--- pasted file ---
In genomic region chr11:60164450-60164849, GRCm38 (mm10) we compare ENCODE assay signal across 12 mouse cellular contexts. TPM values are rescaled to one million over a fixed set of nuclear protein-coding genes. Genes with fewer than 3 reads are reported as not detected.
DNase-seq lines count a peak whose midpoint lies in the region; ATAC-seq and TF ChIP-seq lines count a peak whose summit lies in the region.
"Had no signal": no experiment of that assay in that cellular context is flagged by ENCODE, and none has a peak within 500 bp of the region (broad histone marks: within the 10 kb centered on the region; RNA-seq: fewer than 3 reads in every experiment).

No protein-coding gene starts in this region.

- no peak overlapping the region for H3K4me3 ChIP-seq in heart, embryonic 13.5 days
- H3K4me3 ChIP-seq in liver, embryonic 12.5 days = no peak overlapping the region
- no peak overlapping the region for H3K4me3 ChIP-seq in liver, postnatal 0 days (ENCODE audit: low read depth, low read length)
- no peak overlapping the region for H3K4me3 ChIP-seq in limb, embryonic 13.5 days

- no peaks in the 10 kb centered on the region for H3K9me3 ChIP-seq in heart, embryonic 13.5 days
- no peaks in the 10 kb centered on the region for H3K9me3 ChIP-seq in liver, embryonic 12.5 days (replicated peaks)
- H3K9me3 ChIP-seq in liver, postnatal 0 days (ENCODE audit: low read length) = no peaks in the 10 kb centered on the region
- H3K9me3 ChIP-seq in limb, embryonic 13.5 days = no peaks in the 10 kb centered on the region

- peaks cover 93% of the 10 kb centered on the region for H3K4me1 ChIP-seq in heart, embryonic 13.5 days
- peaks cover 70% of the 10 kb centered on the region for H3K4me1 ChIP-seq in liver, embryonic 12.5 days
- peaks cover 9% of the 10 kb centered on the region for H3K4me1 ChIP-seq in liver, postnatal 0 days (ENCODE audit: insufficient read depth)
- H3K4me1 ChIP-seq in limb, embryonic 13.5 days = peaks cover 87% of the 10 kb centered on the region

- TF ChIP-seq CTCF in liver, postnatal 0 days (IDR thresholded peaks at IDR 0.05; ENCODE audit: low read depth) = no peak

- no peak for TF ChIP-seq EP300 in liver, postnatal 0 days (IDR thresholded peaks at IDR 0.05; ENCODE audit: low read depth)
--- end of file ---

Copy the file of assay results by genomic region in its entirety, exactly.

In genomic region chr11:60164450-60164849, GRCm38 (mm10) we compare ENCODE assay signal across 12 mouse cellular contexts. TPM values are rescaled to one million over a fixed set of nuclear protein-coding genes. Genes with fewer than 3 reads are reported as not detected.
DNase-seq lines count a peak whose midpoint lies in the region; ATAC-seq and TF ChIP-seq lines count a peak whose summit lies in the region.
"Had no signal": no experiment of that assay in that cellular context is flagged by ENCODE, and none has a peak within 500 bp of the region (broad histone marks: within the 10 kb centered on the region; RNA-seq: fewer than 3 reads in every experiment).

No protein-coding gene starts in this region.

- no peak overlapping the region for H3K4me3 ChIP-seq in heart, embryonic 13.5 days
- H3K4me3 ChIP-seq in liver, embryonic 12.5 days = no peak overlapping the region
- no peak overlapping the region for H3K4me3 ChIP-seq in liver, postnatal 0 days (ENCODE audit: low read depth, low read length)
- no peak overlapping the region for H3K4me3 ChIP-seq in limb, embryonic 13.5 days

- no peaks in the 10 kb centered on the region for H3K9me3 ChIP-seq in heart, embryonic 13.5 days
- no peaks in the 10 kb centered on the region for H3K9me3 ChIP-seq in liver, embryonic 12.5 days (replicated peaks)
- H3K9me3 ChIP-seq in liver, postnatal 0 days (ENCODE audit: low read length) = no peaks in the 10 kb centered on the region
- H3K9me3 ChIP-seq in limb, embryonic 13.5 days = no peaks in the 10 kb centered on the region

- peaks cover 93% of the 10 kb centered on the region for H3K4me1 ChIP-seq in heart, embryonic 13.5 days
- peaks cover 70% of the 10 kb centered on the region for H3K4me1 ChIP-seq in liver, embryonic 12.5 days
- peaks cover 9% of the 10 kb centered on the region for H3K4me1 ChIP-seq in liver, postnatal 0 days (ENCODE audit: insufficient read depth)
- H3K4me1 ChIP-seq in limb, embryonic 13.5 days = peaks cover 87% of the 10 kb centered on the region

- TF ChIP-seq CTCF in liver, postnatal 0 days (IDR thresholded peaks at IDR 0.05; ENCODE audit: low read depth) = no peak

- no peak for TF ChIP-seq EP300 in liver, postnatal 0 days (IDR thresholded peaks at IDR 0.05; ENCODE audit: low read depth)